Black artists led in sales on Wednesday (May 12) during Sotheby’s first live auction since the start of the pandemic. Among the artists leading the sales were Jean-Michel Basquiat, Mickalene Thomas, and Robert Colescott.
The auction house raised $218.3 million during the auction, The New York Times reported. Art specialists from London, Hong Kong joined the social distanced salesroom virtually, while Christie’s held a completely virtual auction on Tuesday (May 11).
The outlet reported that throughout the auctions there was a notable shift towards artwork by artists of color, some of them breaking sales records.
“There seems to be an incredible energy for a new generation of artists that are looking at issues of our time, such as race, gender, and sexuality,” Abigail Asher, an art adviser who attended the auction told the outlet. “There is a dynamism both in the art that they are creating and the prices they are achieving.”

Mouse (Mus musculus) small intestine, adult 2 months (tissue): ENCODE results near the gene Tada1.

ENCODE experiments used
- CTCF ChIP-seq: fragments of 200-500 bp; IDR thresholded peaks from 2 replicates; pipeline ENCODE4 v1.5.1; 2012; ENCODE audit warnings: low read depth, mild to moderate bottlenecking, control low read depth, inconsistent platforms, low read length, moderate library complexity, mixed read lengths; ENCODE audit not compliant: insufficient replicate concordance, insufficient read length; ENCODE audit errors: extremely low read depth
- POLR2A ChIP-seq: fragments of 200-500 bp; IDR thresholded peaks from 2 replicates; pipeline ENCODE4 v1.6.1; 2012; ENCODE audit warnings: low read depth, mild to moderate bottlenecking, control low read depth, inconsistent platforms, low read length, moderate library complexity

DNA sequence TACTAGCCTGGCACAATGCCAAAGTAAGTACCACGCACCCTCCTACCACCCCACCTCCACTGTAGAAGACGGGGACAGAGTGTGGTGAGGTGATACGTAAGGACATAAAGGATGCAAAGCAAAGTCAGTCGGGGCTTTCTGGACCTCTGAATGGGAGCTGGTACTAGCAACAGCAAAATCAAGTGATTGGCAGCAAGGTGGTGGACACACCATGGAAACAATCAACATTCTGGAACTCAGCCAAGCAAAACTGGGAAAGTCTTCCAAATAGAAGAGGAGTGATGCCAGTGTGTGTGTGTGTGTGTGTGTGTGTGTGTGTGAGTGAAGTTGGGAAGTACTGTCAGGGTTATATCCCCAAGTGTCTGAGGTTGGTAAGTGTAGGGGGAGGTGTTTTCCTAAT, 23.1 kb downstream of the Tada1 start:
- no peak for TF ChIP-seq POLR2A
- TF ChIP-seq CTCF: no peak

Colescott’s “George Washington Carver Crossing the Delaware: Page From an American History Textbook” was purchased by the Lucas Museum of Narrative Art in Los Angeles for $15.32 million. The museum said the piece was “an essential” for their collection.
“This is such an essential work for our collection,” Sandra Jackson-Dumont, director and chief executive of the Lucas said in an interview with The Times. “It has not been out there in the public sphere. This work is a significant part of the history of artists doing narrative work. It’s at once contemporary and historical.”
Asher told The Times that the interest in artists of color is a response to social movements like Black Lives Matter and the new hybrid auction format may be opening more channels for artists of color to sell their artwork on the global front.
The 2016 piece, “Racquel Reclining Wearing Purple Jumpsuit” by Mickalene Thomas sold for $1.8 million, which was a personal record for the artist.
The highly-anticipated pieces from Basquiat sold, “In This Case” and “Versus Medici” sold for $93.1 million and $50.8 million, respectively. The higher sale was the second-highest price ever paid for a Basquiat piece at the auction.
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